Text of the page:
Weil, Gotshal & Manges senior private equity partner Marco Compagnoni in London is representing Access on the sale, as well as OGIP Ventures, a joint venture between Access and Renova formed to invest in TNK-BP. Also working on the deal for Weil are tax partner Brenda Coleman, corporate partner Peter King, and corporate associate Simon Lyell, who will be promoted to partner on January 1.
White & Case is advising TNK-BP on certain aspects of the company's sale to Rosneft. The firm represented predecessor the Tyumen Oil Company and its AAR shareholders on their joint venture with BP forming TNK-BP back in 2003.
The TNK-BP sale, which is expected to close in the first half of 2013 pending the approval of Russian and European regulators, isn't the only matter coming out of Russia of late that has pulled in Akin, Cleary, and Skadden.
Skadden's Kovalenko and veteran European M&A partner Pierre Servan-Schreiber, who heads the firm's Paris office, are advising automakers Renault and Nissan on their $742 million investment in an estimated $3 billion joint venture with state-backed conglomerate Russian Technologies. The deal is aimed at taking control of Russia's largest carmaker, AvtoVaz, which is also one of the largest auto manufacturers in Eastern Europe.
Skadden, which previously advised suburban Paris-based Renault when it sold Swedish truck maker Volvo AB for $4.2 billion in 2010, also recently represented Russian billionaire Roman Abramovich and his investment firm Millhouse Capital on its roughly $1.5 billion acquisition of a nearly 6 percent stake in Moscow-based metal producer Norilsk Nickel.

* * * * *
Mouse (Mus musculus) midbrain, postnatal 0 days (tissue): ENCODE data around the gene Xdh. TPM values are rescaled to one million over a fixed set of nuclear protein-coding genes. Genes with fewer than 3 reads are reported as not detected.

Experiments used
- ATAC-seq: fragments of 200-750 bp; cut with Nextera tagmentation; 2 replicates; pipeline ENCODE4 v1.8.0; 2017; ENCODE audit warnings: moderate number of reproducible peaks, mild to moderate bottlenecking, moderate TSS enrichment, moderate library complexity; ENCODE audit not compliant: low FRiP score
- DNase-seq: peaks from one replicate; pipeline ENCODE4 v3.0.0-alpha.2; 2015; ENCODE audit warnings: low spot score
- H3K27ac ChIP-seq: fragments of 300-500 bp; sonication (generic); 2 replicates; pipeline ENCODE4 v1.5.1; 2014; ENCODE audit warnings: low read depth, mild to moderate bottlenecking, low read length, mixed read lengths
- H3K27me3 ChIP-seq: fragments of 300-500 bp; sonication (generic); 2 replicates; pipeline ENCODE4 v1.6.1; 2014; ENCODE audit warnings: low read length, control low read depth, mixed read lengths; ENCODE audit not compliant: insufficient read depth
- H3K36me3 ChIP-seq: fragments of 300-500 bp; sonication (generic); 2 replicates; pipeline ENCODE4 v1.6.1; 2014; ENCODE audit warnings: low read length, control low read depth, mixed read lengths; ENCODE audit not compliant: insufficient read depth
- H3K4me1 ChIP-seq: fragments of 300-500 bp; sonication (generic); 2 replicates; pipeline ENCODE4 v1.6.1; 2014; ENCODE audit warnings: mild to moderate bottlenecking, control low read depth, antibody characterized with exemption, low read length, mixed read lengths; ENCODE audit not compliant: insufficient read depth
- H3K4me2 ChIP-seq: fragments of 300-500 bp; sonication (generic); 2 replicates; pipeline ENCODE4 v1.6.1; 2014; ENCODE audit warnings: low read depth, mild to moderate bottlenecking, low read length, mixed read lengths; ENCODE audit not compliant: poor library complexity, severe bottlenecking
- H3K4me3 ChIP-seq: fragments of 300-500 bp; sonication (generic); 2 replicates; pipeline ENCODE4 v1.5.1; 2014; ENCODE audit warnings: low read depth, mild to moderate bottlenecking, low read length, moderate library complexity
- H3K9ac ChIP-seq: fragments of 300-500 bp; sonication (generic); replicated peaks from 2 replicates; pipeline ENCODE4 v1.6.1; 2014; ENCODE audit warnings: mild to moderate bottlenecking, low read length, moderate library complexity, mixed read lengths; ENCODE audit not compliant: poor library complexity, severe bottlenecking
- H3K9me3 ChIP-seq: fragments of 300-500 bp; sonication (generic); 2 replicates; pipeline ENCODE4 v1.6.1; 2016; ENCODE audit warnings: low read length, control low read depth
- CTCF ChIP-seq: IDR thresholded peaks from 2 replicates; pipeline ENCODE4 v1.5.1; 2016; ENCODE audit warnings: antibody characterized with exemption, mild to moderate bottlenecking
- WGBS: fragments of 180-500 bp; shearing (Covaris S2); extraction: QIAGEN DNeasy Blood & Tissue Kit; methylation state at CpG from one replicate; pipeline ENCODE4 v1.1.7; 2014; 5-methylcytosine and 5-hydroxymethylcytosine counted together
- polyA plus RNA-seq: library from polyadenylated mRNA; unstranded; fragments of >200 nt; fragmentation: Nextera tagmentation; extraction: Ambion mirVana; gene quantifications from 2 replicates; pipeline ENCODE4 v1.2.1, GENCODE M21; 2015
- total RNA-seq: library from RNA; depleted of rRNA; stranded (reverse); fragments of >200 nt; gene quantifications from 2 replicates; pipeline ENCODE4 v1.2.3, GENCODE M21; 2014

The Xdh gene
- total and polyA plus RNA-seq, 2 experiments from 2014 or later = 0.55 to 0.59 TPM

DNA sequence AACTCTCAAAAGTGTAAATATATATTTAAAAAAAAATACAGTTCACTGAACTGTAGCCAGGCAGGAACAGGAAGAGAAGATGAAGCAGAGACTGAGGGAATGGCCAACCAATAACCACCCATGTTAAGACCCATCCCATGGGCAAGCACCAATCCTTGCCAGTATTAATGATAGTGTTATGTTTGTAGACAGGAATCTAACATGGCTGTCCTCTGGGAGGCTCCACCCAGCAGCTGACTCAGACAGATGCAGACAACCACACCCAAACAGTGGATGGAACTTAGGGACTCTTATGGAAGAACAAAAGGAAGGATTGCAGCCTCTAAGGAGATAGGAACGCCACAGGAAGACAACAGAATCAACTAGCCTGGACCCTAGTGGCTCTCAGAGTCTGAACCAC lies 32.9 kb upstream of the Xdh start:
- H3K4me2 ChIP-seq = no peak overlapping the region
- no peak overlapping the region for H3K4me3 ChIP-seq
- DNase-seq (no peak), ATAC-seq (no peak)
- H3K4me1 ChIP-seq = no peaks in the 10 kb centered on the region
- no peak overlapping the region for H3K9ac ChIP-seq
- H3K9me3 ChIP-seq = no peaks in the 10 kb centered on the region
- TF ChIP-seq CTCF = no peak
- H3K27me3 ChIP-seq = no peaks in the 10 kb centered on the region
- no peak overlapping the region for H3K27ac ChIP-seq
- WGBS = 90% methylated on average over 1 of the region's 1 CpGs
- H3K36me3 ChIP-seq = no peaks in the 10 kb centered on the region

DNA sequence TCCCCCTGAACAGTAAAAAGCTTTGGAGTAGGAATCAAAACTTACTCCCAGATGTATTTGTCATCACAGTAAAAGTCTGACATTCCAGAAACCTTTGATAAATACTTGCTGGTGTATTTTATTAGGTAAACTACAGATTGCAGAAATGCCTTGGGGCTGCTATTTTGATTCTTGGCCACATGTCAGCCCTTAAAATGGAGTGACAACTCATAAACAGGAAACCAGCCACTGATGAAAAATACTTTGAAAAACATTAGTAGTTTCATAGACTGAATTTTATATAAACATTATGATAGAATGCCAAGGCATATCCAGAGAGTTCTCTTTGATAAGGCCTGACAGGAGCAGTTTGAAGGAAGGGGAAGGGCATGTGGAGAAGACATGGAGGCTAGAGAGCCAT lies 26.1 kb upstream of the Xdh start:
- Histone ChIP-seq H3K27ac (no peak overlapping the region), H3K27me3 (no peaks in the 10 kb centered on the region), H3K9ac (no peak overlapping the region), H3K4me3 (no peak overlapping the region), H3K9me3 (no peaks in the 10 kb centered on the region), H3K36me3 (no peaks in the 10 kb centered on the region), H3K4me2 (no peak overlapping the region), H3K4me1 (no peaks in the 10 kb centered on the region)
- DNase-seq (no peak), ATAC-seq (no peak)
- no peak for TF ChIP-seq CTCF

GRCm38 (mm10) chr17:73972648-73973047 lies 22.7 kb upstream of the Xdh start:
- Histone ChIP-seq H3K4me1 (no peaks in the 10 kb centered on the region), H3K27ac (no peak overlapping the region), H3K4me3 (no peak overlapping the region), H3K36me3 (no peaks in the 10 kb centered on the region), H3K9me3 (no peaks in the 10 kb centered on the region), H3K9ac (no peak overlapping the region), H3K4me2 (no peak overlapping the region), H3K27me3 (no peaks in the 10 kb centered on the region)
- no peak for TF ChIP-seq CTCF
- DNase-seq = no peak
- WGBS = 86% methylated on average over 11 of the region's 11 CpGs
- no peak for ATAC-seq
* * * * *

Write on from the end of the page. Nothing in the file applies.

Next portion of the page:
As The Am Law Daily reported last week, that deal helped resolve an ongoing dispute between rival oligarchs Oleg Deripaska and Vladimir Potanin. In a separate matter, Skadden racked up nearly $60 million in legal fees representing Abramovich in litigation in the U.K. with exiled oligarch Boris Berezovsky.
Akin and Cleary are just two of several firms that have recently grabbed roles on a $1.7 billion initial public offering in London for MegaFon, Russia's second-largest cell phone operator. While Cleary has taken the lead for MegaFon on the listingthe largest by a Russian company in two years, but one that has some investors seeing warning signsAkin is advising MegaFon's largest shareholder AF Telecom, which is controlled by yet another oligarch, Alisher Usmanov.
Cleary is also advising privately owned Russian commercial bank Promsvyazbank on its plans for a $500 million IPO in London and Moscow, and the firm represented the country's largest lender Sberbank in September on its $5 billion sale of a 7.6 percent stake held by the Russian government, according to our previous reports.
The spate of deals comes against the backdrop of Congress's approval of the Sergei Magnitsky Rule of Law Accountability Act of 2012. The bill, which breezed through the U.S. House of Representatives by a 365-43 vote shortly before the Thanksgiving recess, is named after a former Russian lawyer at Moscow-based Firestone Duncan who died in jail at the age of 37 three years ago last month after allegedly running afoul of the country's political elite. (The Am Law Daily reported in detail this summer about the challenges facing Russia's legal system and the Magnitsky bill.)
The Magnitsky Act, which was tacked on to legislation normalizing trade relations with Russia, threatens sanctions for human rights abuses by members of Russian President Vladimir Putin's regime. It is expected to be signed into law by President Barack Obama. The bill has been fiercely criticized by the Russian government and others for its perceived selectivity. Russia's parliament responded last week by passing its own legislation targeting U.S. officials accused of human rights violations.